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all!

I have recently begun my studies in an upper-level discrete mathematics course. So far, I have quite enjoyed all of the lectures.

I recently came across an exercise on a supplemental homework requesting me to compute a trio of three binomial sums containing floor functions:

$$\sum_{k=0}^{\left\lfloor\frac{n}{3}\right\rfloor} {n \choose 3k}$$ $$\sum_{k=0}^{\left\lfloor\frac{n}{3}\right\rfloor} {n \choose 3k+1}$$ $$\sum_{k=0}^{\left\lfloor\frac{n}{3}\right\rfloor} {n \choose 3k+2}$$

About an hour ago, I had not even heard of ceiling and floor functions.

I have tried to work the first sum out, but I really am not sure how to continue with these floor functions, nor am I sure how to truly approach these sums.

Any and all help would be greatly appreciated! Thank you all for taking the time to read my post.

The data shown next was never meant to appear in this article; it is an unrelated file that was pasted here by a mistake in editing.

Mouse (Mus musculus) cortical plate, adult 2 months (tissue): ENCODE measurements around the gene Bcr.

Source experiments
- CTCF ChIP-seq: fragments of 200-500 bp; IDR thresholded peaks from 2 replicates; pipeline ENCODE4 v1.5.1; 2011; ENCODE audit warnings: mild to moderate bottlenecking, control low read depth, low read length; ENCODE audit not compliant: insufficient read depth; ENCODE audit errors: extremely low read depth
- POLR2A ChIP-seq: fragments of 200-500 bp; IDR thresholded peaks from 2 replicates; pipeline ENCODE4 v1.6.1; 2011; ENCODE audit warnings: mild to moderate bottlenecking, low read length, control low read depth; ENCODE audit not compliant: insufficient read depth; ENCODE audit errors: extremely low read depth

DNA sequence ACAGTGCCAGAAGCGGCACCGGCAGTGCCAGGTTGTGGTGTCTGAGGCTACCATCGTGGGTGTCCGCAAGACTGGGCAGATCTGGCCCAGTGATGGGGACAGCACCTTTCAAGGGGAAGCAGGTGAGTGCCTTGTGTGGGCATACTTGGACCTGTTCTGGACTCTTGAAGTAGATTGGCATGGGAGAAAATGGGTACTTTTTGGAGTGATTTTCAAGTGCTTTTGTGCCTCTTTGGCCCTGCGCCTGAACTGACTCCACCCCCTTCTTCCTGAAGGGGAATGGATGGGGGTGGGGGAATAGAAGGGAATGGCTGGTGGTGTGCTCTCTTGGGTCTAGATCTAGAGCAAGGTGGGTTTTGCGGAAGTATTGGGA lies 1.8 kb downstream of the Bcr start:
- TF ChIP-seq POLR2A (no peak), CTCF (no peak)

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  • $\begingroup$ The floors are not actually a problem here. What do you know about binomials ? do you know z-Transform ? $\endgroup$ – G Cab Jan 22 at 23:52
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Hint: Let $a_n$ be your first summation, and $b_n,c_n$ be the second and third. Start by computing these exactly for small values of $n$. You should start to notice a general pattern emerging. Describe the pattern exactly, then prove that it holds in general using induction on $n$. Use the base cases $$ a_0 = 1, b_0=0,c_0=0 $$ and the rules $$ a_{n+1}=a_n+c_n,\qquad b_{n+1}=b_n+a_n,\qquad c_{n+1}=c_n+b_n $$ The rule $a_{n+1}=a_n+c_n$ can be proven by applying Pascal's identity to each summand in $a_{n+1}$, and then splitting into two summations, which will be exactly $a_n$ and $c_n$.

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